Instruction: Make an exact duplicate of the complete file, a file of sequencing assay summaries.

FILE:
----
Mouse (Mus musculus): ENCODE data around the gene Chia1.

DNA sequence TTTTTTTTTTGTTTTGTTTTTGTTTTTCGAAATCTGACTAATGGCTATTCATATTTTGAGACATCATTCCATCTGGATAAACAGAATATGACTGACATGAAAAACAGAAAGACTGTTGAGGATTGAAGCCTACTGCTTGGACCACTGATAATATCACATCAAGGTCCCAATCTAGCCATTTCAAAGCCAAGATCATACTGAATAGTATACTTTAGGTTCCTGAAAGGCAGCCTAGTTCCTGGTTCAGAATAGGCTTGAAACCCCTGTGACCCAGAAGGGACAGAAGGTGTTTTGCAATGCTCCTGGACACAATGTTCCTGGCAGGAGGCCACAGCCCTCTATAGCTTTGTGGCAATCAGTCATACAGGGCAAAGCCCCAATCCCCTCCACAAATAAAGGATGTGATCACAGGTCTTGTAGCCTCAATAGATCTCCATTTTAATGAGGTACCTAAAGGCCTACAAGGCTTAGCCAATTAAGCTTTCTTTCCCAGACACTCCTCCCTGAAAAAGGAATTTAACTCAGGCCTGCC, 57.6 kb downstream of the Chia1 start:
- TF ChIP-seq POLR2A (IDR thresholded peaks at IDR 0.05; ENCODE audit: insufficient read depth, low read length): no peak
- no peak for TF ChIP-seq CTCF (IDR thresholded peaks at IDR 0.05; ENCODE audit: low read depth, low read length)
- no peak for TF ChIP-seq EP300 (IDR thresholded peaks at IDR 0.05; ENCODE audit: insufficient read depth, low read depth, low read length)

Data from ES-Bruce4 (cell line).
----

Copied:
Mouse (Mus musculus): ENCODE data around the gene Chia1.

DNA sequence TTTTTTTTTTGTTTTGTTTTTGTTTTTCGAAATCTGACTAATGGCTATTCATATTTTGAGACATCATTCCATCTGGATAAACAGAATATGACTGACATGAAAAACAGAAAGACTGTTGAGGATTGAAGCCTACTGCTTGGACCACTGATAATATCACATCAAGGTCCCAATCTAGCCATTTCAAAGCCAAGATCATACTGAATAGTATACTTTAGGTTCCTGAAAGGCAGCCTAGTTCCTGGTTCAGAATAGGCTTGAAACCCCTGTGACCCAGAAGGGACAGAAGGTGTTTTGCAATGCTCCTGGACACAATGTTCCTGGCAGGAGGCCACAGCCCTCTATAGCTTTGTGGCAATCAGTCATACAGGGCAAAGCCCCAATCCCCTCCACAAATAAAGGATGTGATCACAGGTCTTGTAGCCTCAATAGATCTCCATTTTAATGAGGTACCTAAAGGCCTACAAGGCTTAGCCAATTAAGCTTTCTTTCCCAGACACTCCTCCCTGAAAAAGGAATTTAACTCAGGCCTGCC, 57.6 kb downstream of the Chia1 start:
- TF ChIP-seq POLR2A (IDR thresholded peaks at IDR 0.05; ENCODE audit: insufficient read depth, low read length): no peak
- no peak for TF ChIP-seq CTCF (IDR thresholded peaks at IDR 0.05; ENCODE audit: low read depth, low read length)
- no peak for TF ChIP-seq EP300 (IDR thresholded peaks at IDR 0.05; ENCODE audit: insufficient read depth, low read depth, low read length)

Data from ES-Bruce4 (cell line).